Occupational Therapy and the Shoulder

Authors: Julie Upton DipCOT SROT

Occupational Therapy: an approach to healthcare that
focuses on the nature, balance, pattern and context of
occupations and activities in the lives of individuals,
family groups and communities.

The main aim of Occupational Therapy (OT) is to maintain,
restore or create a balance, beneficial to the individual,
between the abilities of the person, the demands of his/her
occupations in the area of self care, productivity and
leisure, and the demands of the environment.

The OT process begins with assessment. This includes their
physical state and an analysis of what daily demands on the shoulder are. Once the problems are identified and some treatment goals agreed with the patient we can begin a treatment program. The principles which guide the treatment of any shoulder problem are as follows; Pain relief should be maximised, range of movement needs to be optimum and appropriate scapular control is required for a functional shoulder. Sufficient strength and stamina to complete tasks throughout the day are also essential for function.

Unlike physiotherapists who would use exercises as a
treatment media, Occupational Therapists us activities. If
possible the manual activity that the patient wishes to
return to is used. If this is not practical, we find a way
to simulate the movements required. Gaining range of
movement and scapular control can both be aided by the use of a device called the OB help arm. This device supports
the arm in a sling and uses an adjustable counterbalance to give active assisted movement. It is useful in the early
stages of rehabilitation post-surgery when trying to regain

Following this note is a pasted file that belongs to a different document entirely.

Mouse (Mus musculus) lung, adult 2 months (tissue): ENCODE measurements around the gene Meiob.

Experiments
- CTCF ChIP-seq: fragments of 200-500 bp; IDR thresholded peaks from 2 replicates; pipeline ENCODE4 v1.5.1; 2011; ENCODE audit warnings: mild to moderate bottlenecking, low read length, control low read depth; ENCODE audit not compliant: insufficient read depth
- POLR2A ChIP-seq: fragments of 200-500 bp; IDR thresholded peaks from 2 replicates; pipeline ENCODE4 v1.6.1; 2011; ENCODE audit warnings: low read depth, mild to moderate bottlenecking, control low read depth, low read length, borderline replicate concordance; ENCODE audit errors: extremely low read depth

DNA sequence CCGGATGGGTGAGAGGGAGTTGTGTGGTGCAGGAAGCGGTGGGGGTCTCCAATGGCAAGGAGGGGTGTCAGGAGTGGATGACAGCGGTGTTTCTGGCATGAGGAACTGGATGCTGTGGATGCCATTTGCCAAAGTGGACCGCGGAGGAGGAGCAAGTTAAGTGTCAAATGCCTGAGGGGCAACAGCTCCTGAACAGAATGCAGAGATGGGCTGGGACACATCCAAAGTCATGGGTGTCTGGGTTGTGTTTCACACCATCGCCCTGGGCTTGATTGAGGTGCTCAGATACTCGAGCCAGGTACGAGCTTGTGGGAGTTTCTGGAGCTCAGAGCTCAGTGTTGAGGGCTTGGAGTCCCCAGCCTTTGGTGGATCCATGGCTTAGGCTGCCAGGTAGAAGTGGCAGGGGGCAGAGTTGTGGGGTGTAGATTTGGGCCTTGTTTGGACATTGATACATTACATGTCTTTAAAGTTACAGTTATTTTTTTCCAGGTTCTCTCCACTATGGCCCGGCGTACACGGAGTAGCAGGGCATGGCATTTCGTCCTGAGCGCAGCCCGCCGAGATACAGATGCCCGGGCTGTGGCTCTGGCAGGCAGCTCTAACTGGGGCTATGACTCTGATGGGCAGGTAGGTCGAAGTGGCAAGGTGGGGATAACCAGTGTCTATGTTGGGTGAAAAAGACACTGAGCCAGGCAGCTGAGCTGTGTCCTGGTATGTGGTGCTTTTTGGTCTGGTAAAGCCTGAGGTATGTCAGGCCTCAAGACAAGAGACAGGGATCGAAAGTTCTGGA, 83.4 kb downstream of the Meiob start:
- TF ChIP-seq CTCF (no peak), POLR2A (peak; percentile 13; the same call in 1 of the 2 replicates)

range and before full active movement can be done, for
example when protecting a rotator cuff repair. It also
allows therapist and patient to work together on gaining
scapular control and using optimum external rotation
elevation to prevent impingement. Having the arm supported by the device gives the therapist both hands free and the ability to move around the patient to monitor their movement pattern.

When considering helping a patient to return to activity,
assessing their abilities is only one half of the equation.
A careful activity analysis of their tasks is required to
establish what movements; postures, strength and stamina are needed to allow us to tailor the treatment to the
individual. Once we know what the patient needs to be able to do we can simulate this and practice to gain improvement in areas of weakness. This can be achieved in many different ways depending upon the task. It could be a
traditional low-tech option or a modern IT driven version.

In summary, if a patient wishes to gain a successful return
to activity without further injury, we need to help them to
achieve scapular control, appropriate movement patterns and then a sufficient level of strength and stamina. Using an Occupation Therapy task based treatment programme that complements the physiotherapy input provides a comprehensive rehabilitation service.

ShoulderDoc Commentary:

The roles of the Surgeon and Physiotherapist in the management of Shoulder injuries, diseases and surgery are well known. However, the Occupational Therapist has a lot to contribute to shoulder (and elbow) problems. They are becoming an essential part of the team. This article summarises their role succinctly.

Julie Upton DipCOT SROT – Head Occupational Therapist
Nottingham Shoulder and Elbow Unit, Nottingham City
Hospital, Hucknall Road, Great Britain

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